This technology produces flue gas with very high CO2 concentration (above 90%) because pure oxygen is used instead of air to feed the reaction. It does not require CO2 separation beyond simple water removal. This can lead to significant savings in capital and operating costs associated to CO2 capture. Therefore it is extremely attractive for CCS equipped steel plants of the future.

Pilot-scale testing of the HIsarna process started in 2011 at Tata Steel’s site in Ijmuiden, the Netherlands. Since 2011 there have been four test campaigns. The 5th campaign, starting in 2017, will be a so called “endurance test” lasting about 3-6 months to test long-term operational and maintenance aspects of the process and equipment. HIsarna is a very promising technology that could be soon deployed as substitute to BF-BOF process after demonstration at commercial scale will be executed.

In conclusion

  • The steel sector, as other carbon intensive sectors, is facing increasing pressure to reduce its carbon footprint. Looking at the size of the problem, CCS is one of the few options to achieve deep CO2 emission reductions.
  • CCS is a mature technology that can be retrofitted today on existing iron and steel production plants, maintaining the existing production equipment (ie. blast furnaces).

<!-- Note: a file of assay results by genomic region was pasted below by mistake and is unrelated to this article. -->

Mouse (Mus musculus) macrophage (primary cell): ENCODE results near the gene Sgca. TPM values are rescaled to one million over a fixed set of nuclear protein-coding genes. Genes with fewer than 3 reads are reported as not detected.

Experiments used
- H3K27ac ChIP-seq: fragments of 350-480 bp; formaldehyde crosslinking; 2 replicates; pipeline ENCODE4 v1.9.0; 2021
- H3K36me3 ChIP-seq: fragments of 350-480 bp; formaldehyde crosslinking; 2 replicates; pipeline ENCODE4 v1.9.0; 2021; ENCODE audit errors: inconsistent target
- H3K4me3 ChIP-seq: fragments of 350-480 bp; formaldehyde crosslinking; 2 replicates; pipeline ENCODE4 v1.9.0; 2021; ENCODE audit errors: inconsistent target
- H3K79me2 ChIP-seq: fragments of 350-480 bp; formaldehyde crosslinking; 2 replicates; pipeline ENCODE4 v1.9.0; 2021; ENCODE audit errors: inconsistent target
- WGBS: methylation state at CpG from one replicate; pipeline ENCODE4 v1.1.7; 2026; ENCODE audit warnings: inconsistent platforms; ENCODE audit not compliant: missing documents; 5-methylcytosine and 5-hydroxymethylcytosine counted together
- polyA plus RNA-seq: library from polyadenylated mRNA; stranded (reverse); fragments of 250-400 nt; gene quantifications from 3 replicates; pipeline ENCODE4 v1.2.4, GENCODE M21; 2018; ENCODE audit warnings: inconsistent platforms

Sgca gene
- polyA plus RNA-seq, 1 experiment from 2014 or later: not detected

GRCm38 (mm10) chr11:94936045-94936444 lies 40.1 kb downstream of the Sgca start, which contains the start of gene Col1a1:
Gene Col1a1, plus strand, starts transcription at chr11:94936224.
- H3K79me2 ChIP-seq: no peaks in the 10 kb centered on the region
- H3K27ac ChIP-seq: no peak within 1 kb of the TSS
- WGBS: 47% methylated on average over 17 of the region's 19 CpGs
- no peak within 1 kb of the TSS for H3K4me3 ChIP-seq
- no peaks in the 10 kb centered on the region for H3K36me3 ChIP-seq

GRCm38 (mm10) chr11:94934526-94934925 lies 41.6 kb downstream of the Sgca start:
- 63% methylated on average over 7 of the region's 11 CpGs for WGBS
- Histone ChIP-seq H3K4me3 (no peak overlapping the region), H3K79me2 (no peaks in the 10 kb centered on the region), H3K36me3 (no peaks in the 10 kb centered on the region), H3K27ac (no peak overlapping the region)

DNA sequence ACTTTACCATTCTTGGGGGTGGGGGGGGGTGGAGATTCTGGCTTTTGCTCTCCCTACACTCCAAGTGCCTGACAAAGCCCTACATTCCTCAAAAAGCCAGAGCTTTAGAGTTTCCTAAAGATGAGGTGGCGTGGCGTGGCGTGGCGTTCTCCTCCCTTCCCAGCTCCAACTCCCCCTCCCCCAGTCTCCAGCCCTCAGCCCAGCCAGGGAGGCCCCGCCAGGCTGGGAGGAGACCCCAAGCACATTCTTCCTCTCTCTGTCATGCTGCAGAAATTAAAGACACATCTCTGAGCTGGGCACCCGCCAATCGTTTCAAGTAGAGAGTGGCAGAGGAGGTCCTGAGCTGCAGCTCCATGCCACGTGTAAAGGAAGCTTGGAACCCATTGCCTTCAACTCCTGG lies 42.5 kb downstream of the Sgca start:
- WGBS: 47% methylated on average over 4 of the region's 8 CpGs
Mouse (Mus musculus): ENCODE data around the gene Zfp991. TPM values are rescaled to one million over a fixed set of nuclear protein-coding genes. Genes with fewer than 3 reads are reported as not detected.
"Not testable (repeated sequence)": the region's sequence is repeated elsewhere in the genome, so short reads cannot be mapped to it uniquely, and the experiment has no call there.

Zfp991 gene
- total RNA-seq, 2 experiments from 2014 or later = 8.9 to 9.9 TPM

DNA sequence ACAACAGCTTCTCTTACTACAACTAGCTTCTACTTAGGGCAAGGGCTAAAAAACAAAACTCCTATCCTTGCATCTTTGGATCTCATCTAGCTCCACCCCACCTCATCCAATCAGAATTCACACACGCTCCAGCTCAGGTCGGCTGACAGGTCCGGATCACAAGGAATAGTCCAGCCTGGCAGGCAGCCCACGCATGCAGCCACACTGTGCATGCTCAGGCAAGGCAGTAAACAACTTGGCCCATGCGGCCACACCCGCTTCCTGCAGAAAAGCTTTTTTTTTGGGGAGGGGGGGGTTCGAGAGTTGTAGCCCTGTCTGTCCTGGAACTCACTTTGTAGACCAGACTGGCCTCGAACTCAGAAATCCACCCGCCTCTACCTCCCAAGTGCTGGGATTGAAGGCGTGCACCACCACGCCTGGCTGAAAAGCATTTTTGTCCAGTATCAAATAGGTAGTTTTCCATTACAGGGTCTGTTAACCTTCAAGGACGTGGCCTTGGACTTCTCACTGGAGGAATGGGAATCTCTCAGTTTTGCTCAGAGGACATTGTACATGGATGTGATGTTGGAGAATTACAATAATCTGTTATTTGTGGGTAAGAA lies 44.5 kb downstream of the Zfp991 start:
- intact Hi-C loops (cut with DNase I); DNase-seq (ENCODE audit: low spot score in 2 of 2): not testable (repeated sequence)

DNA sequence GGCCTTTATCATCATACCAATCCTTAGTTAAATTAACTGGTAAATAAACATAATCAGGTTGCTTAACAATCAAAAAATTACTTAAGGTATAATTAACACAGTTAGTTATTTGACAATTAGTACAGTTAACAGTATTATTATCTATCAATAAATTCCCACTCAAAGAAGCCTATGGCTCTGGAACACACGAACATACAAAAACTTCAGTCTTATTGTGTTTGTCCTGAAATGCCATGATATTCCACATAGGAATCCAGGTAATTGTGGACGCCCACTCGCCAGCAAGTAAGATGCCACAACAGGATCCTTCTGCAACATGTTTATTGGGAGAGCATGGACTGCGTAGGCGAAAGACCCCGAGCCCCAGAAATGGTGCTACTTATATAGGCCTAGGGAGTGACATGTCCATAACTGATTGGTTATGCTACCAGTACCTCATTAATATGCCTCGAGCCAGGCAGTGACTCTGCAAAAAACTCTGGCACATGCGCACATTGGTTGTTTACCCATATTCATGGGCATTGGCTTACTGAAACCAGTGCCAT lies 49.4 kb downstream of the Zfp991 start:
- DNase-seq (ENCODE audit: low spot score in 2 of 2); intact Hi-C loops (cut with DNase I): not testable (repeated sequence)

• Commercial examples already exist. Ongoing R&D effort, and the application of CCS to innovative production routes like DRI and HIsarna can result in significant cost reductions.  
  • In some part of the world like China, UAE or North America, EOR can be a real driver for large scale CCS project.
  • Where EOR is not possible and other financial incentives are missing, the public sector needs to ease industrial CCS by taking the lead in facilitating CO2 transport and storage infrastructures.
  • As the timeframe for action is getting tighter we need to start now with concrete action towards effective policies and incentives in order to guarantee the implementation of large scale projects in the next decade.